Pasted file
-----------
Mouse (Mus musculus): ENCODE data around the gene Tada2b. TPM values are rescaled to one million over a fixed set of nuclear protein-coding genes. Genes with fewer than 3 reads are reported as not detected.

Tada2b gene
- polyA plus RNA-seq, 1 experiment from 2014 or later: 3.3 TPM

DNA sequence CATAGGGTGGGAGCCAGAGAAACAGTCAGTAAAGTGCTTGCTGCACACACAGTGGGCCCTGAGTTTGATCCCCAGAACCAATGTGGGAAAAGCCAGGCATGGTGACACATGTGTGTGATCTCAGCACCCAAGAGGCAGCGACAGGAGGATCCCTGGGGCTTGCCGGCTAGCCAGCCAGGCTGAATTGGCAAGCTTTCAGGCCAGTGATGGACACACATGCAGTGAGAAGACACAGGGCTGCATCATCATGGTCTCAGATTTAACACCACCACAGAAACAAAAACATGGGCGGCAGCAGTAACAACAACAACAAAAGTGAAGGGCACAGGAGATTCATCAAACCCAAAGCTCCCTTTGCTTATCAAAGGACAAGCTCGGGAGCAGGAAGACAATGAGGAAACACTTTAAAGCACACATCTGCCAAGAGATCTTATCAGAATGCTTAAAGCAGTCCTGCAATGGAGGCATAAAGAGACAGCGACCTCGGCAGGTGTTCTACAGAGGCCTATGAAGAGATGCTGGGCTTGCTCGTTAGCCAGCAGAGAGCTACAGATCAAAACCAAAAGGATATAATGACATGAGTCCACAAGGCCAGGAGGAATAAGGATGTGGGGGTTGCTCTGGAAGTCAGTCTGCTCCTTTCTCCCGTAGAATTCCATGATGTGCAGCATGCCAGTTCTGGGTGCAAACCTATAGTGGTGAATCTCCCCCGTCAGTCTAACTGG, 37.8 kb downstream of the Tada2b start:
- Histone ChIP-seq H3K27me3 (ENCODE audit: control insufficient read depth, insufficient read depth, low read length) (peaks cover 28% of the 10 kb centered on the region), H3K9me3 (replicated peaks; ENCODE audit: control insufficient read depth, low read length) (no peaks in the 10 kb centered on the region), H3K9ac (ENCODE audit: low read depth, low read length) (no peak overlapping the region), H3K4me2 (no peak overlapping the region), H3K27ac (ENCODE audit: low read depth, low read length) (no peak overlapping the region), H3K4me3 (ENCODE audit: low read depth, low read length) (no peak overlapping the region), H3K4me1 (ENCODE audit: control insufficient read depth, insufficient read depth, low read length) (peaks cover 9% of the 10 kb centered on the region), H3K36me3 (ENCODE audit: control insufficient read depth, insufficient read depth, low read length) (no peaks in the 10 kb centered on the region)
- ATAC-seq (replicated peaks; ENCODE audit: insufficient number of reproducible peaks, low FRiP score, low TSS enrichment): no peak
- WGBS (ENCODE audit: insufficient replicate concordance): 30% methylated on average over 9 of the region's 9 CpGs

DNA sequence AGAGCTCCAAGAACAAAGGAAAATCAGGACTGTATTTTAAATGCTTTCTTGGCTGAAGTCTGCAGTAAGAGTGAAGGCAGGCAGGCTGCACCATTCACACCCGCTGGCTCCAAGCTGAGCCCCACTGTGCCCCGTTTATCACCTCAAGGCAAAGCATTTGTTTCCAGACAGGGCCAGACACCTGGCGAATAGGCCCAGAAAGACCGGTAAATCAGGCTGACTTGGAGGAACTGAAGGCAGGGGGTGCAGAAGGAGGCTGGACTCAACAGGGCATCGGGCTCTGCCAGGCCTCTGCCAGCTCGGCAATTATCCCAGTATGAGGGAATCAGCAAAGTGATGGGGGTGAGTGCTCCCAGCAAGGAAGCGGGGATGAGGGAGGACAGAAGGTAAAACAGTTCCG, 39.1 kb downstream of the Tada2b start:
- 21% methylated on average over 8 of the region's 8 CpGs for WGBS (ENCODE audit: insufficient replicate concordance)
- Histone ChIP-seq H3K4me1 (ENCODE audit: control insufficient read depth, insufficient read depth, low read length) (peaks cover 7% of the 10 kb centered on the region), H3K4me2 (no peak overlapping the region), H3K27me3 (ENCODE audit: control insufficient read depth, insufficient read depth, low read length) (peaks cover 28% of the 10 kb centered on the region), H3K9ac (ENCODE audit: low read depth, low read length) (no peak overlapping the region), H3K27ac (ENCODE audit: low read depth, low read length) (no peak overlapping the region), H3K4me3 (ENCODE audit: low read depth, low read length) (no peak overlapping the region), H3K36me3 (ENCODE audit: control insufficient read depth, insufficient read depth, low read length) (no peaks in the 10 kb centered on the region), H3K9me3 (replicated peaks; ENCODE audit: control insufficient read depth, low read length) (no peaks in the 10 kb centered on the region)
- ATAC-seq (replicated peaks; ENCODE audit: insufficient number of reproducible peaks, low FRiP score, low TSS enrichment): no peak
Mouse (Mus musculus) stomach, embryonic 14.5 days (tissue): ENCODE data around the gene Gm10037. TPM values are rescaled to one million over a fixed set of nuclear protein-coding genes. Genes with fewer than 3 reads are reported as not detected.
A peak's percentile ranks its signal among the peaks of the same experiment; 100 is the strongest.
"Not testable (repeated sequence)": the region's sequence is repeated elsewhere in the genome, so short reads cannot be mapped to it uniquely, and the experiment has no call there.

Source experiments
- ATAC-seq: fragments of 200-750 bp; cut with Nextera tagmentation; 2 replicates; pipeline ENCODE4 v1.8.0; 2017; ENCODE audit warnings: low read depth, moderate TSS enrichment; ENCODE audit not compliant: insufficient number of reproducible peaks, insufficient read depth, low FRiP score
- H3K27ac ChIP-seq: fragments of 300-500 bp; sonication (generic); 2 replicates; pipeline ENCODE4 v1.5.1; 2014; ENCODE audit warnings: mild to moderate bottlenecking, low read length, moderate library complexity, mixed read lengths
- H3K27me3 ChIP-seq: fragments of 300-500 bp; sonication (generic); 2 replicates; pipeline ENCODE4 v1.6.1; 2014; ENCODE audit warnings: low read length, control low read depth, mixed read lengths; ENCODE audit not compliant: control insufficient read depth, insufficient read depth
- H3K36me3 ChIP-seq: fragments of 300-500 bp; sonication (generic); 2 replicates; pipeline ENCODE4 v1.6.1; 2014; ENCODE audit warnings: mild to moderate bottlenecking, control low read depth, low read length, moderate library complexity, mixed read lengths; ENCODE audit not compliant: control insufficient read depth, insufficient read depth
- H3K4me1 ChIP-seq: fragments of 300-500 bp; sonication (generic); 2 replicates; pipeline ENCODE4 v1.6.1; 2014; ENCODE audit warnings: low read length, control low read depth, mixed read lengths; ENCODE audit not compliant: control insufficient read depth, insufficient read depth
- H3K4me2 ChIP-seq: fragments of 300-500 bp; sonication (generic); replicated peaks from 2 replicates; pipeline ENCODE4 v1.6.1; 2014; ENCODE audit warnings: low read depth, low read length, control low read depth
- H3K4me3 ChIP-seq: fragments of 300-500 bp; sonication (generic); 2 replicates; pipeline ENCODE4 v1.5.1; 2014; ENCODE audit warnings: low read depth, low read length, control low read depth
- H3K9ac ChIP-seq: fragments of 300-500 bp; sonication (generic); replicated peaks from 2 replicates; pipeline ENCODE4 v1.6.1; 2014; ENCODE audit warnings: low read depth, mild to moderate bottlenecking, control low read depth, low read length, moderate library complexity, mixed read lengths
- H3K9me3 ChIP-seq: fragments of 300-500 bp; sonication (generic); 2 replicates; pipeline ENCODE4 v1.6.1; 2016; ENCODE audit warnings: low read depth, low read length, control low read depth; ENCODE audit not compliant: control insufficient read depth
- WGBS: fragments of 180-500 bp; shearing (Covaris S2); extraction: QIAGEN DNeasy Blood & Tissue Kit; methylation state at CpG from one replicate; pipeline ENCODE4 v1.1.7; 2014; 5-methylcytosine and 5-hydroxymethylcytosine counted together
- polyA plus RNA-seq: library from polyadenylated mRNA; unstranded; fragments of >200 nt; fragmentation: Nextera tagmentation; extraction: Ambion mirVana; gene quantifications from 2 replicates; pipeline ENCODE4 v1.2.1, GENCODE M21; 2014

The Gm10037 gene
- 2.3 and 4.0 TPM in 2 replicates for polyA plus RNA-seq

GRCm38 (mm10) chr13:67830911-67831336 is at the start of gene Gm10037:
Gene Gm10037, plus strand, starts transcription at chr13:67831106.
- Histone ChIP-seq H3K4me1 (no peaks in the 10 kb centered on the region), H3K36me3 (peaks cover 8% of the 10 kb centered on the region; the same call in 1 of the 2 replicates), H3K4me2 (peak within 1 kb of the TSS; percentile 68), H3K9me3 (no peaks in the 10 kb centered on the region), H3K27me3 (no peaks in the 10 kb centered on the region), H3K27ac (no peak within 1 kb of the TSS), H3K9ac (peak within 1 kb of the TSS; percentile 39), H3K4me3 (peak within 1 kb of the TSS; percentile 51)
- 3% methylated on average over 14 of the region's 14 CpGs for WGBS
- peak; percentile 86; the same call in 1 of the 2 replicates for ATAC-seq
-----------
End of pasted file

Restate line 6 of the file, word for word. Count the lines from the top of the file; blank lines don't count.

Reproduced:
- ATAC-seq (replicated peaks; ENCODE audit: insufficient number of reproducible peaks, low FRiP score, low TSS enrichment): no peak